Local-haole people like myself are usually given the benefit of the doubt as long as we know our place and are careful not to ever presume we might understand what it might be like to be kama‘aina. Apparently Gary Hooser over-stepped that line by presuming he could speak on behalf of his constituents on Kaua‘i. I think that the conversations (e.g., gary hooser blog, ilind, poinography1, poinography2, volcanic ash) that have been stimulated by this incident are healthy. Perhaps we should be talking about this sort of thing more often.

May 2, 2007

A28 Impeachment Day Activities

Filed under: HI Politics,Impeach,National Politics — BobSchacht @ 8:25 pm

On Saturday morning, April 28 (AKA “A28″) in Honolulu, about 50 people spelled I-M-P-E-A-C-H with large florescent poster boards at 5 city intersections, such as

  • Atkinson/Ala Moana (at the entrance to Ala Moana Park),
  • Keeaumoku/Kapiolani (at the entrance to Ala Moana Shopping Center),
  • King/University Intersection (gather at the park in front of Star Market),
  • Kalakaua/Kuhio (at the entrance to Waikiki at the Kalakaua statue)

and a freeway overpass. Response was overwhelmingly positive (running about 15 supporting for every person opposing). Lots of passers-by raised their fists, laid on their horns, shouted, or gave an enthusiastic shaka. Trolleys transporting loads of tourists from one mall to another rang their bells, and lots of city bus and truck drivers honked their horns.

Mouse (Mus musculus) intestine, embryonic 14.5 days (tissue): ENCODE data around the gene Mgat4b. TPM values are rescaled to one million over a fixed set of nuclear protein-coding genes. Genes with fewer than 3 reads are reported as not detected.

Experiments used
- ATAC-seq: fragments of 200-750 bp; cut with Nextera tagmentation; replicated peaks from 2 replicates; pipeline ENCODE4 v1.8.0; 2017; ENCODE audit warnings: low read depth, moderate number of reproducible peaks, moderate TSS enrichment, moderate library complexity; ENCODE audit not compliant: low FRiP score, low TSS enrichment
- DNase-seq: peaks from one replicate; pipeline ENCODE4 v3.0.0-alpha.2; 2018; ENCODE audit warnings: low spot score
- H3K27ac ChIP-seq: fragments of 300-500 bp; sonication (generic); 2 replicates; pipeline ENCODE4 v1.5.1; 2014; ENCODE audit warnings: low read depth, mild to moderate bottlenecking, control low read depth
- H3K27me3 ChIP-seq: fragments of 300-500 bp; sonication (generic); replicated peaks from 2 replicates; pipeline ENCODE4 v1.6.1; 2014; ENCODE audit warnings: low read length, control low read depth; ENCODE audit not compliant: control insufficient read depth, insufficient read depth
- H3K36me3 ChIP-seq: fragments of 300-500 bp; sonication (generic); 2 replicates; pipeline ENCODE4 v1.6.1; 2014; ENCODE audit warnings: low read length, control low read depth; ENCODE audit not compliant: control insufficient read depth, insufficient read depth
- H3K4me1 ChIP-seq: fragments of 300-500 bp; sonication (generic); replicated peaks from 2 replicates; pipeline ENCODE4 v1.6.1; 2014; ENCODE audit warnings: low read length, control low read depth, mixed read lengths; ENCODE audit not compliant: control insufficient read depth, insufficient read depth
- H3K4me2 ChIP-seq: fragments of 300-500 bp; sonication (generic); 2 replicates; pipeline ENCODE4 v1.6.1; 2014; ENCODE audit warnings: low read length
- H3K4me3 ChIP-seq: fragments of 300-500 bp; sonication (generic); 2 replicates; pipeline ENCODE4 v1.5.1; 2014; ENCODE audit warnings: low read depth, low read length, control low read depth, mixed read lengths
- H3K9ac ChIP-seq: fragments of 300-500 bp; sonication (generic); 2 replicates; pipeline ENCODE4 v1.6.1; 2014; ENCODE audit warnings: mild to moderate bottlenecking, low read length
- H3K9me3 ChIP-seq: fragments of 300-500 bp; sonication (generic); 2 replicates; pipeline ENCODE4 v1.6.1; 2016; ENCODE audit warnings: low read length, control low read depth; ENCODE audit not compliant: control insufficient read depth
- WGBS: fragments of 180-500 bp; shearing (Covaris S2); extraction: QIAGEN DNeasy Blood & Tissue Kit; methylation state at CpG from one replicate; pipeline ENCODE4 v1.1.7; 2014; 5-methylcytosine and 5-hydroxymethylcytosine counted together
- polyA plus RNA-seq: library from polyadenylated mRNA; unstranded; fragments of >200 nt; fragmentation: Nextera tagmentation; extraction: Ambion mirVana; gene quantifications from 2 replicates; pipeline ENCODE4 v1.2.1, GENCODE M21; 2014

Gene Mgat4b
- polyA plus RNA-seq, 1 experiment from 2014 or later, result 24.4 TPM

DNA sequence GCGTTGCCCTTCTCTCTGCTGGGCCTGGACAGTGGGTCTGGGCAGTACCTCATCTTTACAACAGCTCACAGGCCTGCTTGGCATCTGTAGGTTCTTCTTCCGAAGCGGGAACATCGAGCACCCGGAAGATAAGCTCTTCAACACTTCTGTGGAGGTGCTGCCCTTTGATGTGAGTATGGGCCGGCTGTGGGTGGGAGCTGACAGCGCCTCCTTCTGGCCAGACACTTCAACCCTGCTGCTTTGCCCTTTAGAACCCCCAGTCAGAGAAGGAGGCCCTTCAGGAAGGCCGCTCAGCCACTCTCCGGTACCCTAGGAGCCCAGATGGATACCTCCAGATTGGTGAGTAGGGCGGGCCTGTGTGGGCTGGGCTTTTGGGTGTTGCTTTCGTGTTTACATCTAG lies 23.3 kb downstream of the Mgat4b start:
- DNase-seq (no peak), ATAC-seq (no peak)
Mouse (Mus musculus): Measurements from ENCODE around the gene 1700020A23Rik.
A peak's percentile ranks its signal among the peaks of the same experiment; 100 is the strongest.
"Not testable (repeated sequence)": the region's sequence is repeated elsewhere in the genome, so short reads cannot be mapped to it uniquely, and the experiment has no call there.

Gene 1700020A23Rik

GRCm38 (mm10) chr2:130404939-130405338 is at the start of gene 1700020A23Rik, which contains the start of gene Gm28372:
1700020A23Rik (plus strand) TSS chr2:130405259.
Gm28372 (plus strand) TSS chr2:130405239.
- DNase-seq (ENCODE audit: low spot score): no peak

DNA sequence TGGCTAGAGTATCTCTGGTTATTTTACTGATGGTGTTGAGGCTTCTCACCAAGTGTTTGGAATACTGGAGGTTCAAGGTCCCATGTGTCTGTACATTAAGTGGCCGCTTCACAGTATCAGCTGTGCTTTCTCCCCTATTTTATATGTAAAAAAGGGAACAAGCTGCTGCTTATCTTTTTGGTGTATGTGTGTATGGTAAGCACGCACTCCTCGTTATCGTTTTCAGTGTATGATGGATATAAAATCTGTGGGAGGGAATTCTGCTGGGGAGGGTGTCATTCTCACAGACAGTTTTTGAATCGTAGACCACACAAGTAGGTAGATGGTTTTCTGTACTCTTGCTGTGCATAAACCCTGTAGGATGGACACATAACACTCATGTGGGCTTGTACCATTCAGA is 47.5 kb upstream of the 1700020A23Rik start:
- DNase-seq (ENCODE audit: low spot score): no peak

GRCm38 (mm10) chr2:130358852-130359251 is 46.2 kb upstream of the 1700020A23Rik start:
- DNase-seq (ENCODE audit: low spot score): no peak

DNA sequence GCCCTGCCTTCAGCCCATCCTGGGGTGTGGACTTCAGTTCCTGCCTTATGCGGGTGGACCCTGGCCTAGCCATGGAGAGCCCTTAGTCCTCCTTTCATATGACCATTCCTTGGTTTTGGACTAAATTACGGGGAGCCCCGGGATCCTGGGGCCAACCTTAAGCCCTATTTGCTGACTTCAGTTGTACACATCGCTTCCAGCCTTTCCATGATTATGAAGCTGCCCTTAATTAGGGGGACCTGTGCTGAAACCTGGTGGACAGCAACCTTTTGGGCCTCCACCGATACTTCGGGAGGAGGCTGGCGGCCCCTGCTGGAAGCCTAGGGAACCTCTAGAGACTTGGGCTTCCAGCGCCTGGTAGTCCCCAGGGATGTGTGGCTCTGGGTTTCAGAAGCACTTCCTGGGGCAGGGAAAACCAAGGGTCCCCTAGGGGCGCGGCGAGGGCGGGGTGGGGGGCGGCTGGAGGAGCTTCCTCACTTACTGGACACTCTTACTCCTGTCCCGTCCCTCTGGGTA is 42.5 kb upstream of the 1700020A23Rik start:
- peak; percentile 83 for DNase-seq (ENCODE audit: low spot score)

At one intersection two groups holding poster boards became “cheerleaders” – enthusiastically shouting “give me in ‘I’…give me an ‘M’…and raising the appropriate letter.

The team holding their signs over a busy freeway overpass were there for an hour before police threatened arrest for “creating a traffic hazard” – finally forcing them to move to a nearby crowded intersection.

Many people stopped to give their opinions about Bush or Cheney – ranging from complete outrage to “we just gotta wait until the elections”. But the support for impeachment was obvious, with many saying Bush should have been impeached long ago. While the numbers who came out to demonstrate were smaller than we hoped for, the overwhelming support from the street kept spirits up and gave rise to suggestions as to how to continue and strengthen the demand.

Details of this report have been adapted from the World Can’t Wait-Hawai`i newsletter. A short video covering the protest at one of the corners is here. Click on “Impeachment” under Browse by Category to access it.

Thanks to all who participated!

Bob

weakling democrats